Followers of the Baha'i faith say the Islamic Republic has taken its systematic campaign to suppress the religious minority to a higher level in recent weeks.
The Worldwide Baha’i Community announced in a recent statement that at least 44 Baha'is were summoned to court, detained, put on trial or given prison sentences in June.
Earlier in June, Radio Farda reported that 26 followers of the Baha'i faith, all of whom residing in the city of Shiraz in the southwestern province of Fars, were sentenced to 2-5 year in prison on charges of "conspiracy to disrupt internal and external security." The verdicts were issued on June 8 by a branch of the city’s Revolutionary Court.
The 1979 constitution of the Islamic Republic recognizes only Islam, Christianity, Judaism and Zoroastrianism. Baha'ism − established as a new religion in Iran in 1863 by Baha'ullah, who claimed to be a prophet following Jesus and Muhammad − has always been deemed heretical by the Shia establishment and subject to intermittent bouts of political persecution.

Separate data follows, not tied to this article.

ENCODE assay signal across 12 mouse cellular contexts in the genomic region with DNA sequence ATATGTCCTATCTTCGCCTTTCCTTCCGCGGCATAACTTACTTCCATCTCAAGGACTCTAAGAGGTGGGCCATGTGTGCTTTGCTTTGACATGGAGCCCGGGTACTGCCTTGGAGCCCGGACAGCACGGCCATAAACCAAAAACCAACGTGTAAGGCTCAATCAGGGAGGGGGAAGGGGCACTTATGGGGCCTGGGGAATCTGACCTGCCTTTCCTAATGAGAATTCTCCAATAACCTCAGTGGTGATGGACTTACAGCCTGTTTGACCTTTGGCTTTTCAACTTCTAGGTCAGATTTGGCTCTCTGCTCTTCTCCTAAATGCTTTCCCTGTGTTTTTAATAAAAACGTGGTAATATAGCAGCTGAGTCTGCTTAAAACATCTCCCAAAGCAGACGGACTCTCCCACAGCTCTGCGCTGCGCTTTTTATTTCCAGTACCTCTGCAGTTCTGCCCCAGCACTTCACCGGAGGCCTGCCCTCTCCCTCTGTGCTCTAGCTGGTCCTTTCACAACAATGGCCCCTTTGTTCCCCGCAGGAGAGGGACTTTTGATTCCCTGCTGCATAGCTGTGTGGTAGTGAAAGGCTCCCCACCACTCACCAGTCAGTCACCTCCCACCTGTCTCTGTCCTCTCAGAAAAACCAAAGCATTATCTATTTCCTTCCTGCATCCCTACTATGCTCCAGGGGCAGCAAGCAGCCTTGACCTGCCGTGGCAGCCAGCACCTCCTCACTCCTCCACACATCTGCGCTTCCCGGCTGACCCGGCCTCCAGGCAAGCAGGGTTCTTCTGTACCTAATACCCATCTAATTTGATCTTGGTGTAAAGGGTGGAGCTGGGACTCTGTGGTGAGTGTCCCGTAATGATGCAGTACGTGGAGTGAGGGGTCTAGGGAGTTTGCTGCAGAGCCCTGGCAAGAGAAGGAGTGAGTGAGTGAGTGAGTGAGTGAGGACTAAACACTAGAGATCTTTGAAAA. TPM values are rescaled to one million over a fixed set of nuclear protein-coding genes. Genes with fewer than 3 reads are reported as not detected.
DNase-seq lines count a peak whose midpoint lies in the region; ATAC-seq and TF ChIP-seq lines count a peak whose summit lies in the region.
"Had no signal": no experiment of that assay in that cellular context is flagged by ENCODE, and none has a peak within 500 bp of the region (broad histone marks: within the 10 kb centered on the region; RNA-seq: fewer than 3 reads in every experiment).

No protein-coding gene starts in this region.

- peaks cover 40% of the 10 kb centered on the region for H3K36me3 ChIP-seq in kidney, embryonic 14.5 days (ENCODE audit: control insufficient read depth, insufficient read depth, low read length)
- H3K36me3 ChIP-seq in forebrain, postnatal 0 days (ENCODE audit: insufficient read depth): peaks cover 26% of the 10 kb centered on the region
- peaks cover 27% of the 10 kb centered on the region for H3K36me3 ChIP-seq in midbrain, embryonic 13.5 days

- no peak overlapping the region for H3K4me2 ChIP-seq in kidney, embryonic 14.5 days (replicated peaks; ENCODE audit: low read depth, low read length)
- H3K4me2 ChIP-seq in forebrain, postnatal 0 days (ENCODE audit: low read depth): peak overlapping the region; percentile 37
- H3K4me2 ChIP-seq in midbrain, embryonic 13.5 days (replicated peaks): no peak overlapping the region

Supreme Leader Ali Khamenei has on several occasions called the Baha'i faith a cult and in a religious fatwa in 2018 forbade contact, including business dealings, with followers of the faith.
Baha'is, who number around 300,000 in Iran, say their rights are systematically violated, that they are often harassed, forced to leave their homes and businesses, and are deprived of government job and university education. There are Baha’i communities in many countries worldwide but there is no reliable figure about the total number of followers.